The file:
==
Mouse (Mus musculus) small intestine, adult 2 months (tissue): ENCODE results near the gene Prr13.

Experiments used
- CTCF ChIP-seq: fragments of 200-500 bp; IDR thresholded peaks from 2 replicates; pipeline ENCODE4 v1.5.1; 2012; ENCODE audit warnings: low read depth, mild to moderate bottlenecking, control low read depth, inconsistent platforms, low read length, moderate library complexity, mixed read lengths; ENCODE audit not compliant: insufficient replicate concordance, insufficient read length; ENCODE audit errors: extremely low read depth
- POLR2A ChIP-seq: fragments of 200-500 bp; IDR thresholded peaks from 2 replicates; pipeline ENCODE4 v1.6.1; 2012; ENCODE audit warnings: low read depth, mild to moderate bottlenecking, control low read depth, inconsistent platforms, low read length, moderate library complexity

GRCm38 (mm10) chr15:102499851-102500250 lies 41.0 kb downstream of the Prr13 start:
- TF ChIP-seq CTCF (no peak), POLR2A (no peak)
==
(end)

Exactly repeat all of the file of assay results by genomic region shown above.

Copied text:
Mouse (Mus musculus) small intestine, adult 2 months (tissue): ENCODE results near the gene Prr13.

Experiments used
- CTCF ChIP-seq: fragments of 200-500 bp; IDR thresholded peaks from 2 replicates; pipeline ENCODE4 v1.5.1; 2012; ENCODE audit warnings: low read depth, mild to moderate bottlenecking, control low read depth, inconsistent platforms, low read length, moderate library complexity, mixed read lengths; ENCODE audit not compliant: insufficient replicate concordance, insufficient read length; ENCODE audit errors: extremely low read depth
- POLR2A ChIP-seq: fragments of 200-500 bp; IDR thresholded peaks from 2 replicates; pipeline ENCODE4 v1.6.1; 2012; ENCODE audit warnings: low read depth, mild to moderate bottlenecking, control low read depth, inconsistent platforms, low read length, moderate library complexity

GRCm38 (mm10) chr15:102499851-102500250 lies 41.0 kb downstream of the Prr13 start:
- TF ChIP-seq CTCF (no peak), POLR2A (no peak)